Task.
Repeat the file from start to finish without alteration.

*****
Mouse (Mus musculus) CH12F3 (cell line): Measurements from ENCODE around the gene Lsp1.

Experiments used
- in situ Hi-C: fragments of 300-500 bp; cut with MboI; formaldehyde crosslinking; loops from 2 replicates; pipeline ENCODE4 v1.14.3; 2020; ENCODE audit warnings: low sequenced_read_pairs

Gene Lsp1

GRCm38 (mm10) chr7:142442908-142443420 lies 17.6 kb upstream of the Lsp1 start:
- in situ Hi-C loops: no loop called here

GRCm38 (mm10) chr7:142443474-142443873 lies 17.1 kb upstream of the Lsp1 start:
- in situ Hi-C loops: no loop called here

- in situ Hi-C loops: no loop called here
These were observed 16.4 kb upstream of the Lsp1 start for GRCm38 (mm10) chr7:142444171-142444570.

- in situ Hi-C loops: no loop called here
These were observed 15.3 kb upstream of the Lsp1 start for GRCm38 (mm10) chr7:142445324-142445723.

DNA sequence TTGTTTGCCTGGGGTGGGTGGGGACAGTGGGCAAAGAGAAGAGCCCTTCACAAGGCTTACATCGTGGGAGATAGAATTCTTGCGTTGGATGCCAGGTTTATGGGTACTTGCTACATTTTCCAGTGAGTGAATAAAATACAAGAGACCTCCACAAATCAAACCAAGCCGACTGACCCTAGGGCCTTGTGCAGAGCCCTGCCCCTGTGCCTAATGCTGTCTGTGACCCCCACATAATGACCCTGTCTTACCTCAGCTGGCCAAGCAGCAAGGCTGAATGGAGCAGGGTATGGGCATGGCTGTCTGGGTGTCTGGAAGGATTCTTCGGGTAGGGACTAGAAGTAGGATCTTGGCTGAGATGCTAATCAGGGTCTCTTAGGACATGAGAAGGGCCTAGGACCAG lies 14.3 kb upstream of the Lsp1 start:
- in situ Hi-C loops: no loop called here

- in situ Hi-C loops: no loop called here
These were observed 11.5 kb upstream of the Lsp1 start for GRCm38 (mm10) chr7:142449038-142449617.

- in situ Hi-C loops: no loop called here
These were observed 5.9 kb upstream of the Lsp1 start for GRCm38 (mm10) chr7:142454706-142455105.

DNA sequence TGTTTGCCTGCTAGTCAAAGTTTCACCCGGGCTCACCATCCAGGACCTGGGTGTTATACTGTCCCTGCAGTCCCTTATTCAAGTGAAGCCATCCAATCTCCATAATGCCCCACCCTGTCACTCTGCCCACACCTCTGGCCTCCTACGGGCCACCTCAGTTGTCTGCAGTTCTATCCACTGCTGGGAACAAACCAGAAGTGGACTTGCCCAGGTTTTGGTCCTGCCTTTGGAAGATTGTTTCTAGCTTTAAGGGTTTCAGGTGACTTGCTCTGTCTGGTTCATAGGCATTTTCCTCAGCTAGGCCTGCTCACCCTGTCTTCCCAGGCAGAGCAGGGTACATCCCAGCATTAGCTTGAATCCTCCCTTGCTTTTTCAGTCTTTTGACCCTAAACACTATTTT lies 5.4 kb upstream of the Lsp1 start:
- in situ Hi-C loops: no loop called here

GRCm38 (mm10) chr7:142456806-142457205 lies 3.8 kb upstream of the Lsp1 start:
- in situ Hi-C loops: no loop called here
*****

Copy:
Mouse (Mus musculus) CH12F3 (cell line): Measurements from ENCODE around the gene Lsp1.

Experiments used
- in situ Hi-C: fragments of 300-500 bp; cut with MboI; formaldehyde crosslinking; loops from 2 replicates; pipeline ENCODE4 v1.14.3; 2020; ENCODE audit warnings: low sequenced_read_pairs

Gene Lsp1

GRCm38 (mm10) chr7:142442908-142443420 lies 17.6 kb upstream of the Lsp1 start:
- in situ Hi-C loops: no loop called here

GRCm38 (mm10) chr7:142443474-142443873 lies 17.1 kb upstream of the Lsp1 start:
- in situ Hi-C loops: no loop called here

- in situ Hi-C loops: no loop called here
These were observed 16.4 kb upstream of the Lsp1 start for GRCm38 (mm10) chr7:142444171-142444570.

- in situ Hi-C loops: no loop called here
These were observed 15.3 kb upstream of the Lsp1 start for GRCm38 (mm10) chr7:142445324-142445723.

DNA sequence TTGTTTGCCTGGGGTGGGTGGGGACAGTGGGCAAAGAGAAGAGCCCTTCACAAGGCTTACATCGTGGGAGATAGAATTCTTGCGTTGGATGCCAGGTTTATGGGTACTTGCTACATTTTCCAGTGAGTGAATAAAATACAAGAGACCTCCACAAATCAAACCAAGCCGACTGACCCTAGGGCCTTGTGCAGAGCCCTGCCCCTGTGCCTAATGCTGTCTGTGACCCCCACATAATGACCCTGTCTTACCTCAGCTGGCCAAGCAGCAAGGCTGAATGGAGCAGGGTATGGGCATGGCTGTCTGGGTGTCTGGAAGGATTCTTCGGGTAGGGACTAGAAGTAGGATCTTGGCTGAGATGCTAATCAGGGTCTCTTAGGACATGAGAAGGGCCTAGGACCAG lies 14.3 kb upstream of the Lsp1 start:
- in situ Hi-C loops: no loop called here

- in situ Hi-C loops: no loop called here
These were observed 11.5 kb upstream of the Lsp1 start for GRCm38 (mm10) chr7:142449038-142449617.

- in situ Hi-C loops: no loop called here
These were observed 5.9 kb upstream of the Lsp1 start for GRCm38 (mm10) chr7:142454706-142455105.

DNA sequence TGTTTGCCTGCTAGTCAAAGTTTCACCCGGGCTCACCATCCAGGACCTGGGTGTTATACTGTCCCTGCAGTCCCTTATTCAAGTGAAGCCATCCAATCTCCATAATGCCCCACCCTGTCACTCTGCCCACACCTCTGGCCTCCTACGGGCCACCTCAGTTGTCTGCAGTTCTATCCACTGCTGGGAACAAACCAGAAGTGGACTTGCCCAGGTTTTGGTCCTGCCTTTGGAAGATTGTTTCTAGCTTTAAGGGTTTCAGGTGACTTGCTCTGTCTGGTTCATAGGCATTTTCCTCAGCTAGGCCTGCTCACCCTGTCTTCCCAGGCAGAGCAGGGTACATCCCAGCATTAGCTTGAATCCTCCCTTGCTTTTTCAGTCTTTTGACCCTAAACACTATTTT lies 5.4 kb upstream of the Lsp1 start:
- in situ Hi-C loops: no loop called here

GRCm38 (mm10) chr7:142456806-142457205 lies 3.8 kb upstream of the Lsp1 start:
- in situ Hi-C loops: no loop called here